One of the cycling highlights of the year is approaching, Uk clothing firm Rapha have been running their Festive500 challenge for a few years now. Originally inspired by one of their chief designers doing some cray winter miles it has blossomed into a worldwide event whereby cyclists from all over try to squeeze in 500 km between Christmas eve and New Year’s Eve.
7 days sounds simple enough to break out that sort of distance, and at most times of the year it would be. But Christmas throws a massive, family-sized, spanner in the spokes.
For me the 25th is written-off, there is no way I get a pass for that day! This year coming the 27th is a Sunday, and that means church with no cycling either.
Now the 7 days has been cut down to just 5 and for those of us in the northern hemisphere winter is here as well, and winter brings with it very short days. For those of us with kids it is considered good for their development if they see their parents during the holidays, with that in mind it’s worth spending some time with them…
I’ve attempted the 500 for 3 years now, the first winter I was ill-prepared for december in the Peak District and was rescued by mother, half-way to hypothermic, the next year the weather was (too) foul and I barely scrapped 100km.
The winter of 2014 saw my first successful attempt, and it was completed in 3 proper rides, the first of which started in a blizzard (well, a uk blizzard anyway) at 00.02 on the 24th.
Some of the things I’ve learned (the hard way) over the previous winters are below, hopefully they will be of use to you, sometimes they’ve been painful to learn….
Cover the exposed skin as much as possible! Nothing ruins a ride quite like freezing skin – keep as much covered as possible whenever it’s practical – obviously if you are tanking along and generating serious heat you need to vent, but try to keep the wind-facing skin covered.
A neck-warmer is your friend! The neck contains massive blood vessels and these are exposed to that chilly wind, by keeping the neck warm you are also keeping the blood warmer, and staving off any possible throat complications caused by the colder air. I generally use the Rapha merino neck warmer which does a great job without too much bulk.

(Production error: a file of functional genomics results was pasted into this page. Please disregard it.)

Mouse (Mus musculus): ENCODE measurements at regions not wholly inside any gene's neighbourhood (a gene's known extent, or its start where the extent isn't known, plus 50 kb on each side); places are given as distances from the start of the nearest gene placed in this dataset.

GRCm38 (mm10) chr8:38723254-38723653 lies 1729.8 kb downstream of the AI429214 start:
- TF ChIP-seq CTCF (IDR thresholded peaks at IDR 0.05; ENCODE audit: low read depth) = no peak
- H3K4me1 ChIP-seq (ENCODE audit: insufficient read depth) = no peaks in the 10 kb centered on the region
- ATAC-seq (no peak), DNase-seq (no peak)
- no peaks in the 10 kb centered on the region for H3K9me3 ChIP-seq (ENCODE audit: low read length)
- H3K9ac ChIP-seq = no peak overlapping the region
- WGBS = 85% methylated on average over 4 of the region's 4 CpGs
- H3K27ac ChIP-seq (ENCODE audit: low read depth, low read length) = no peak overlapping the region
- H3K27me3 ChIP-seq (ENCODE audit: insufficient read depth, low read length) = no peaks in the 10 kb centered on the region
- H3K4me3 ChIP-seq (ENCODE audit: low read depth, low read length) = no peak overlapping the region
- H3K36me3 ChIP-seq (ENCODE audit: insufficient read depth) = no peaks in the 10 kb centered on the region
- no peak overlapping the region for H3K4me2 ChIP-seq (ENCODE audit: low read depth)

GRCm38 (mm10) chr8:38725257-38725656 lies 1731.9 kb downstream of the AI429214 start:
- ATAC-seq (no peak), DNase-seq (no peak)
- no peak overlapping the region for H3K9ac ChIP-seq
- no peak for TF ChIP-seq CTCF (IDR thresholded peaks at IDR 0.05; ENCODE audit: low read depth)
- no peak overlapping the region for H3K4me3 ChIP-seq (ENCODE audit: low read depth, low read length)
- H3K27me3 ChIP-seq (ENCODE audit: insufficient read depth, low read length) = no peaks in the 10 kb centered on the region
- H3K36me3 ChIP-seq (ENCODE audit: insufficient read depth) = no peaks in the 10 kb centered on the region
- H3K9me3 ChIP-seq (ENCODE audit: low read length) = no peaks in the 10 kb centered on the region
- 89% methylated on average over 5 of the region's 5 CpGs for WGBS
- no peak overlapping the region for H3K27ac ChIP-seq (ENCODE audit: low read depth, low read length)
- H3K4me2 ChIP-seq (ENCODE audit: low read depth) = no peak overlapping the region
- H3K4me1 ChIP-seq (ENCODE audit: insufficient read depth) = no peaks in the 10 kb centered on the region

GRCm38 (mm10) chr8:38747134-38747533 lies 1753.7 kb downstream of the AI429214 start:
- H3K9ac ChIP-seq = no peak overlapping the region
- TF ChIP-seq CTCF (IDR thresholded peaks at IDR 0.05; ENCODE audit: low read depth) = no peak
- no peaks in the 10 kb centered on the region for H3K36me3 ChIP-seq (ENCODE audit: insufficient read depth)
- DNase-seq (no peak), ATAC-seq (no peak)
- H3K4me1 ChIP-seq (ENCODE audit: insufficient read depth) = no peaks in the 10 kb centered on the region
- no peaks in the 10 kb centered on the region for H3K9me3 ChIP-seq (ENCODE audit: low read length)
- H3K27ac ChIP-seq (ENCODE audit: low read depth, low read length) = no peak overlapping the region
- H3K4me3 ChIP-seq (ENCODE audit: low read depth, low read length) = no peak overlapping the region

It’s vital to keep fingers and toes insulated. Because of their position and relative lack of warming muscles in them they can be susceptible to the cold very rapidly – good quality winter gloves are a must, and either winter boots or a decent set of overshoes should be employed at this time. It’s worth mentioning that most footwear options keep the sole exposed still, or have venting holes – and if this is the case for you and it’s really wet out there, don’t be afraid of going old-school and wrapping your footwear in clingfilm – it may not be pretty, but it is effective!
You’re probably going to be wearing a helmet anyway – it won’t help against cars, but the slippery roads will mean more crashing, so a helmet will be useful – if you’ve got an aeroshell like the Lazer Z1 then you are instantly warmer and dryer – good times!
Just. Do . It.
Regardless of the weather, don’t put off a scheduled ride, get the km’s in early and try to build a bit of a buffer – you never know how bad it might deteriorate out there, and you don’t want to be forced into a 50km ride in sleet because you’ve run out of time!
I’ll head out the first night straight after midnight, the plan being to ride 100km and then go back to bed. The sooner you can crack the km’s off the better you will feel about it.
For me the festive500 is a night time challenge, i’ll get one ride in the light, probably on the 30th, and that will be around 250km so it will start at 7am and finish around 6pm (lots of darkness there), but the rest will be exclusively in the dark – be prepared for the conditions. Be lit up, take a spare light and batteries and make sure the they are clean!
Have fun, enjoy the challenge and be prepared for the questions of ‘why?’ when you return to work!